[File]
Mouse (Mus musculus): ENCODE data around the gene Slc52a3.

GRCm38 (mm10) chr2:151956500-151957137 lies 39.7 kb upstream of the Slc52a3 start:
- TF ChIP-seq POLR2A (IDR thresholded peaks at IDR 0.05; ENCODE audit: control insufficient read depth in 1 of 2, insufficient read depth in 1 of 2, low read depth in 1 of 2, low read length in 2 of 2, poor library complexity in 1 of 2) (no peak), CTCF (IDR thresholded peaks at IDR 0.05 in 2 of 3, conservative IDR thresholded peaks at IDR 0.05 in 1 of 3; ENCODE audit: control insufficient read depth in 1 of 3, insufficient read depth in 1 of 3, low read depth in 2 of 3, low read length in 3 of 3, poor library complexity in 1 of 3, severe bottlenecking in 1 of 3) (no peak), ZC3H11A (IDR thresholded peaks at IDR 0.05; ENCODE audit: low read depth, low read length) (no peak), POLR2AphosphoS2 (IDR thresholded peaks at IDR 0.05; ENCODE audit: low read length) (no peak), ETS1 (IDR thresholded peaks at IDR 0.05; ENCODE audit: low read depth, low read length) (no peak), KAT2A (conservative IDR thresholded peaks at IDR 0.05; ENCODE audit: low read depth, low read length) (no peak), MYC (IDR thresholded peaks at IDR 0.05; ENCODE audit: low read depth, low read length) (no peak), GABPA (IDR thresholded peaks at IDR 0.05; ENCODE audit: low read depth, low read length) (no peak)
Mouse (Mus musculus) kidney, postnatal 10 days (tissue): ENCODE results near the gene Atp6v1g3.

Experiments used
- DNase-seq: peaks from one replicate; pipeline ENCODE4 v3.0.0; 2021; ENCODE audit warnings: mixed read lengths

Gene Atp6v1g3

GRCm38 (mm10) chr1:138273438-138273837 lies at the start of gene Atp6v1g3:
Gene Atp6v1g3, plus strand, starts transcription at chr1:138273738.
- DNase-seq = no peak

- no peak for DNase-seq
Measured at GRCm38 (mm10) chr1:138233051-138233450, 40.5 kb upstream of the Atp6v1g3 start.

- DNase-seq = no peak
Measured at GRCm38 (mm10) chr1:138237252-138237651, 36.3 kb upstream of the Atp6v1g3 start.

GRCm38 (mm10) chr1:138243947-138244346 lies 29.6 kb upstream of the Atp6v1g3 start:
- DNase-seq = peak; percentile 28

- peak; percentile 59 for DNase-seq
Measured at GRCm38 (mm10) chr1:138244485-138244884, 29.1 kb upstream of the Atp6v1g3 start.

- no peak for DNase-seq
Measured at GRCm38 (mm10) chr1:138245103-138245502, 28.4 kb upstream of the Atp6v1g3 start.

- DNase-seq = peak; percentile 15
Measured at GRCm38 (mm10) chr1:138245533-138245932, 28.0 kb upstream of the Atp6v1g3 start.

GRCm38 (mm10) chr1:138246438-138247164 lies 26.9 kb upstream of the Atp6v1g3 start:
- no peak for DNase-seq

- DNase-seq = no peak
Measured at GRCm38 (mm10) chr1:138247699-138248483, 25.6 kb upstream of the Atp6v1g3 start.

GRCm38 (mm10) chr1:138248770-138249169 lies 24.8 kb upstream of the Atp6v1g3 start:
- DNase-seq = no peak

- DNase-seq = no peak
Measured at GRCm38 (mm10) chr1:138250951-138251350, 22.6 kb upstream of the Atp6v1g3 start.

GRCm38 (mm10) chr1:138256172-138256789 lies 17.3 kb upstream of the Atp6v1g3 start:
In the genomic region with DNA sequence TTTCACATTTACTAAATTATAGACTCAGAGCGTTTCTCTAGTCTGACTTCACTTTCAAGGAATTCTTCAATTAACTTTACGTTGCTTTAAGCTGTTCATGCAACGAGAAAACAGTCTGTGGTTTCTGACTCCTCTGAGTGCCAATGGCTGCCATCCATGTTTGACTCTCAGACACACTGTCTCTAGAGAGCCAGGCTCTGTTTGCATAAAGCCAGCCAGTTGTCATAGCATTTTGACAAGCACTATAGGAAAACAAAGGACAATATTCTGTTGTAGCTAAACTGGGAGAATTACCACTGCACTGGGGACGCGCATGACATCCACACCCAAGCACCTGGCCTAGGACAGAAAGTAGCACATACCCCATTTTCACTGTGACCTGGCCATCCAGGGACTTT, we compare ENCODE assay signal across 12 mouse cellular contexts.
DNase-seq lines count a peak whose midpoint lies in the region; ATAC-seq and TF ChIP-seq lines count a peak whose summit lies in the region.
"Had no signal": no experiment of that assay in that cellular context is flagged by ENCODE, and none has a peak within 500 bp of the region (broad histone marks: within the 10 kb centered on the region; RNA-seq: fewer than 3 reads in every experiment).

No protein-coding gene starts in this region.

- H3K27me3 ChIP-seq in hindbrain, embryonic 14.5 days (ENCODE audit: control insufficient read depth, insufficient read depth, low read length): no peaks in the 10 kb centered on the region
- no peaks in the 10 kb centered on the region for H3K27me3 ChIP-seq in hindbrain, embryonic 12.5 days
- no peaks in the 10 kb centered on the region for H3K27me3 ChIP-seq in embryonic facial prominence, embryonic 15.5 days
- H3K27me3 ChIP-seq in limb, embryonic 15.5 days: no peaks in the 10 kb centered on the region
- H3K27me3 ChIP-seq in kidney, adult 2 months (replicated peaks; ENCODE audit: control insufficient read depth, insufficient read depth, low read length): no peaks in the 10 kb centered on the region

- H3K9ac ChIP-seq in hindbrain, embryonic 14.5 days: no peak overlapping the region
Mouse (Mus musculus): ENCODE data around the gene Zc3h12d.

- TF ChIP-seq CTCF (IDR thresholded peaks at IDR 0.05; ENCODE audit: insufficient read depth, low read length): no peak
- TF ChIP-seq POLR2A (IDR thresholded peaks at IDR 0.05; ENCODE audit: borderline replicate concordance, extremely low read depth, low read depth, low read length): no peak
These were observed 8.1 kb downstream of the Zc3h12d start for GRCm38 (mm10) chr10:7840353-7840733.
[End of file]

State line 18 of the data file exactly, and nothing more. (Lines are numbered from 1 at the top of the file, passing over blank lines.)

Measured at GRCm38 (mm10) chr1:138244485-138244884, 29.1 kb upstream of the Atp6v1g3 start.